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Zanu-PF 'using food aid to build support ahead of elections'

by Aislinn Laing I Telegraph
05 May 2013 at 17:36hrs | Views
President Robert Mugabe's Zanu-PF has been accused of using food aid to build political support ahead of general elections in Zimbabwe later this year.

Zanu-PF officials are said to be circumventing local, multiparty councillors who previously distributed food aid, instead giving grain and rice donated by the president only to Zanu-PF loyalists to distribute.

They in turn have allegedly been demanding to see Zanu-PF membership cards before they hand over food parcels.

An estimated 1.6 million Zimbabweans are dependent on food aid because of severe dry spells and hailstorms which wiped up to 80 per cent of crops in some areas.

There are fears that with a new harvest approaching and forecasts of erratic rainfall, more could soon be affected.

Analysts say that with international pressure on Zimbabwe's politicians to avoid the bloodshed of previous elections, coercion tactics such as the partisan distribution of food will increasingly be deployed.

"If they are trying to avoid outright violence in the next elections, the manipulation of food supplies becomes part of an array of tactics that can be used instead," said Piers Pigou, from International Crisis Group

Several reports have surfaced about such practices in Masvingo and Matabeleland South, two of the worst-affected provinces.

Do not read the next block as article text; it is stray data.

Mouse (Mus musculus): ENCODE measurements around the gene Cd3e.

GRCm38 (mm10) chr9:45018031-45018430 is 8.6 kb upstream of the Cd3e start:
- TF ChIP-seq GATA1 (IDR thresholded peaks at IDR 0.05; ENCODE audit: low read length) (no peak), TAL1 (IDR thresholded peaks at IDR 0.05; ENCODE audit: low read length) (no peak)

In Matobo, south of Bulawayo and hit by cattle deaths and crop failures, it was reported that only wards represented by Zanu-PF councillors were being given food.

Sithembile Mlotshwa, an MDC senator, told Newsday that supporters were turned away from a village school last month where wheat was being distributed.

"I was told that supporters of the MDC-T were told to move away as the wheat was meant for card-carrying Zanu-PF members only," he said. "Some of the wheat was distributed at a shop belonging to a known Zanu-PF activist in a move to frustrate the MDC-T supporters."

Andrew Langa, the Zanu-PF Matabeleland South chairman, denied the claims, saying it was not his party's policy to discriminate on the basis of political allegiance.

"I am not aware of that and I doubt that anyone could consider party affiliation when distributing food meant for Zimbabweans," he said.

Douglas Mwonzora, the MDC-T's national spokesman, said he was concerned that such activities were increasing.

"Zanu-PF is using food as a political weapon," he told The Daily Telegraph. "The drought has made people more and more dependent on food handouts and more likely to act in Zanu-PF's favour in order to be fed."

He said that the MDC-T's ministers, who sit in a fractious coalition government with Zanu-PF, had sought a resolution in cabinet condemning the activity.

"Although the MDC is represented at ministerial level, the government bureaucrats are still Zanu-PF, and determine the manpower that does the distribution."

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Source - Telegraph

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